Monday, June 4, 2007



Agkistrodon contortrix (24-36", up to 53")

picture of Copperhead

MA Status: "Endangered." Illegal to harass, kill, collect or possess.

Adult Copperhead

picture of the head of a Copperhead
Closeup of head

The copperhead is a venomous snake with a broad triangular head, vertically elliptical pupils and a heat sensitive pit between each eye and nostril. The body is pinkish to grayish brown with brown or reddish-brown crossbands that are narrow on the back and widest on the sides. Small dark spots commonly occur between crossbands on the back. The unpatterned head is dull orange, copper or rusty-red. Body scales are keeled and the belly is pink or light brown with dark blotches along the sides. When young, a copperhead has a yellow-tipped tail.

Mating takes place in spring and fall and females give birth to 4-8 young in August and September. Adult females usually give birth every two years.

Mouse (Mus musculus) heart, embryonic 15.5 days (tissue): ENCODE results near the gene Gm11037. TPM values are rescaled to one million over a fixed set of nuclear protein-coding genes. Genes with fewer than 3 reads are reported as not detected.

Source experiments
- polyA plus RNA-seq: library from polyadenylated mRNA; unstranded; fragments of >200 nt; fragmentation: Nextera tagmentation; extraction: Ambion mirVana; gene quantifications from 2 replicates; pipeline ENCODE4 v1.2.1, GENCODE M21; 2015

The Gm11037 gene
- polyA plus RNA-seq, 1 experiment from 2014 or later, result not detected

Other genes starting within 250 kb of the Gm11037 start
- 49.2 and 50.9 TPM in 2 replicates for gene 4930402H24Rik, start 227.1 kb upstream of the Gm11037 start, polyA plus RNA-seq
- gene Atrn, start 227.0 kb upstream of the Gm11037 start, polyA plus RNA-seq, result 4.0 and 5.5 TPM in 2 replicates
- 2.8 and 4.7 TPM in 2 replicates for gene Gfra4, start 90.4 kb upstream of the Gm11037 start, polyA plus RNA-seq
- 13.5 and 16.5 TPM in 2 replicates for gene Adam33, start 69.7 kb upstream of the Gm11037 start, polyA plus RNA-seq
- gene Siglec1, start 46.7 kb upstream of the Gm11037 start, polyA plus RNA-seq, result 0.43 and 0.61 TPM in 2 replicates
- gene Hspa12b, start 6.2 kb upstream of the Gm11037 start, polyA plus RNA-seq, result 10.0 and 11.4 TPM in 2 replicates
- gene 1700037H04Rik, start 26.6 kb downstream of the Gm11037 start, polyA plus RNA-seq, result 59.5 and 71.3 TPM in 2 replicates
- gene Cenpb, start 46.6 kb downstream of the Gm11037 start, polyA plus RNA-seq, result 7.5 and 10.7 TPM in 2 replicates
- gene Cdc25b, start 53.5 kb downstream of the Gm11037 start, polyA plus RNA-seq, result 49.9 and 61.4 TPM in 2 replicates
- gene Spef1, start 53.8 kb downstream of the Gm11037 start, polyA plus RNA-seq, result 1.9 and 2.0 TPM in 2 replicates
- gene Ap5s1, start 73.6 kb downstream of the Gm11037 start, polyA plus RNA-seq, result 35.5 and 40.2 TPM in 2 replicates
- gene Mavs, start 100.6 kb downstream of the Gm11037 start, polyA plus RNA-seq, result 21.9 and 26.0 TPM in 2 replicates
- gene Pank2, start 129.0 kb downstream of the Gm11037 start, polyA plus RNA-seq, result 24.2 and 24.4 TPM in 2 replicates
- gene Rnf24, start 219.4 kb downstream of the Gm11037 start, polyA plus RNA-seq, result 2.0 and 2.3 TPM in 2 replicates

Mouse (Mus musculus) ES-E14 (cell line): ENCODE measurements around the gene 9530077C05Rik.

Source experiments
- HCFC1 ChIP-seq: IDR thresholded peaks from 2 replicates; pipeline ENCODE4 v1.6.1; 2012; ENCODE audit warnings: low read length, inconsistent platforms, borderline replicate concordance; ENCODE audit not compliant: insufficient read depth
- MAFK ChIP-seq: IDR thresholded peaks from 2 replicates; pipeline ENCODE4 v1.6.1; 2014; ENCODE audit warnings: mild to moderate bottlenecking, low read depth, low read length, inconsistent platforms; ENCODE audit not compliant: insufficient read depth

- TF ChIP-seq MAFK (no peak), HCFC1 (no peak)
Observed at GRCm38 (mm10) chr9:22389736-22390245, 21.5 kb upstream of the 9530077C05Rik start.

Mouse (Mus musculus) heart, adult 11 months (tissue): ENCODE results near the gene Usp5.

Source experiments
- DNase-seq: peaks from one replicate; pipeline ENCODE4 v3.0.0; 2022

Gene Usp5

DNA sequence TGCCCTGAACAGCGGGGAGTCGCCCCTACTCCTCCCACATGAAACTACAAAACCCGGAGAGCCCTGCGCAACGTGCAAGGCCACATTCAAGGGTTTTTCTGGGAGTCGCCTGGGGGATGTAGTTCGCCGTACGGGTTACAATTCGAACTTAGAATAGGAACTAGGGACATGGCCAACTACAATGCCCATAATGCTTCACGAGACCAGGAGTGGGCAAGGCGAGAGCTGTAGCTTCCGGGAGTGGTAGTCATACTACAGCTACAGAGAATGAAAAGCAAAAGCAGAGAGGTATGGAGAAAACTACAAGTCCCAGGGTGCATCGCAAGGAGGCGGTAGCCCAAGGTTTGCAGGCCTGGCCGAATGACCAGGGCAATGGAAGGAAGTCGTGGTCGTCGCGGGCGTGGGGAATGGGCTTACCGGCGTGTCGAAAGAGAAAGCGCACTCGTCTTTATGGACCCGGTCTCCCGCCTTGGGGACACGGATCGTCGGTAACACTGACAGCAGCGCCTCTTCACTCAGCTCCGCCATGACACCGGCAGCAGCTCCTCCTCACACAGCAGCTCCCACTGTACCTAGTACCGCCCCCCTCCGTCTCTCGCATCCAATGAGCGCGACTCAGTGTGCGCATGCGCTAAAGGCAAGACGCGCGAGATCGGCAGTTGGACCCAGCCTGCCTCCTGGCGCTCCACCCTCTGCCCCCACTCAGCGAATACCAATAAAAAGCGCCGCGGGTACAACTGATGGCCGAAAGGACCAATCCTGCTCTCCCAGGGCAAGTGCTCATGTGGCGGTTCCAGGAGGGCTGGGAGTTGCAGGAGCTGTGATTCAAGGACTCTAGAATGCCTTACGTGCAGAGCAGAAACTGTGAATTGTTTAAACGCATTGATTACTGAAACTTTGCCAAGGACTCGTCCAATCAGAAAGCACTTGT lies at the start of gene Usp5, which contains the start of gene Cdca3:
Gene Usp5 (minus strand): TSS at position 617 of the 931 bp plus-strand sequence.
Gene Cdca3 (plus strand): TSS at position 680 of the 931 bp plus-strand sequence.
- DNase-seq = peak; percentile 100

Copperheads prefer rocky, forested hillsides and wetlands for habitat. Wet areas are particularly sought out in the hot summer months. Small mammals and frogs account for most of the prey items taken, but birds, insects and other snakes are also important parts of their diets. When approached, they will either move away quietly or lay motionless, relying on camouflage to protect them. Occasionally, they will vibrate their tails. Bites usually occur when people unknowingly step on or touch unseen snakes. Despite the venomous nature of copperhead bites, they are rarely fatal. In Massachusetts, copperheads are so rare and reclusive that people almost never encounter them.